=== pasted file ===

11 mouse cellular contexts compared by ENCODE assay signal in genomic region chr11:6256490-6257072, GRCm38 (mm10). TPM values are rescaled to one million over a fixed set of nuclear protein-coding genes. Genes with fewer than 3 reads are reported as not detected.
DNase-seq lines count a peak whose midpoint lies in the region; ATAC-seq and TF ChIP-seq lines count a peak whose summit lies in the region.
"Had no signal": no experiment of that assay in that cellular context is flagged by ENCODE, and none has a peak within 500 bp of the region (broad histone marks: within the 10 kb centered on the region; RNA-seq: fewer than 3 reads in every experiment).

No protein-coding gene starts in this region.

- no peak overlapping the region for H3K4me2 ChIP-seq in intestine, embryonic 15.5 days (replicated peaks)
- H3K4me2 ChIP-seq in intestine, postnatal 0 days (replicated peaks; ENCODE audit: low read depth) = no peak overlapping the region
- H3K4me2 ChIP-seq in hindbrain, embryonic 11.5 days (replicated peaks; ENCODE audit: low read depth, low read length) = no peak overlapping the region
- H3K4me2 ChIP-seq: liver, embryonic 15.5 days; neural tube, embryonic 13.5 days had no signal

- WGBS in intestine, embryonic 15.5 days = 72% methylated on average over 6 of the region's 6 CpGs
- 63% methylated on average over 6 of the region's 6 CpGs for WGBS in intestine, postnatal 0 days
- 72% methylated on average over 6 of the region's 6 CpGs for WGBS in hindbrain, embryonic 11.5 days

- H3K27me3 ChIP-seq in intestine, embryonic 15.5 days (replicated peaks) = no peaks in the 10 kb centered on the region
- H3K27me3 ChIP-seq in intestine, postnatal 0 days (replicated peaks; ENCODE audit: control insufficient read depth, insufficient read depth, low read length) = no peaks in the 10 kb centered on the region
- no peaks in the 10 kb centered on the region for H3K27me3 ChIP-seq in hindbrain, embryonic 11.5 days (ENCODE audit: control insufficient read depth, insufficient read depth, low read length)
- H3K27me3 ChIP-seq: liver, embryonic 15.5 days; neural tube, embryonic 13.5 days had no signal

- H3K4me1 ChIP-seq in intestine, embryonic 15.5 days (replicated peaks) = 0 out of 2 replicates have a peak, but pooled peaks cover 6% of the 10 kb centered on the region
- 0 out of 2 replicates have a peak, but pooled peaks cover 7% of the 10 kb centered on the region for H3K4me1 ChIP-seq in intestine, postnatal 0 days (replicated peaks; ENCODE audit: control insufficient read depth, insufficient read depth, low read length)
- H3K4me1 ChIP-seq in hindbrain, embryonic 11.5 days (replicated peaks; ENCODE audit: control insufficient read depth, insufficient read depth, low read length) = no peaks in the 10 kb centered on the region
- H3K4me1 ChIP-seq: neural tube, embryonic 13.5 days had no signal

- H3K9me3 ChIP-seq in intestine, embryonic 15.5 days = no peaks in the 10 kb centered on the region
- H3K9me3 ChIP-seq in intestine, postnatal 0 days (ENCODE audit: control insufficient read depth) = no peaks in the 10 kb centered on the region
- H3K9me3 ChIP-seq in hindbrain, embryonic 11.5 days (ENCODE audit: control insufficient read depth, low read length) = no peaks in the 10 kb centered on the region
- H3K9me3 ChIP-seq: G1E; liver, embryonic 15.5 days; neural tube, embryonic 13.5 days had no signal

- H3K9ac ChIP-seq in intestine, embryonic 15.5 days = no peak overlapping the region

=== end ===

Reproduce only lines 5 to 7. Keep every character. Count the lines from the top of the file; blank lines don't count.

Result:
- no peak overlapping the region for H3K4me2 ChIP-seq in intestine, embryonic 15.5 days (replicated peaks)
- H3K4me2 ChIP-seq in intestine, postnatal 0 days (replicated peaks; ENCODE audit: low read depth) = no peak overlapping the region
- H3K4me2 ChIP-seq in hindbrain, embryonic 11.5 days (replicated peaks; ENCODE audit: low read depth, low read length) = no peak overlapping the region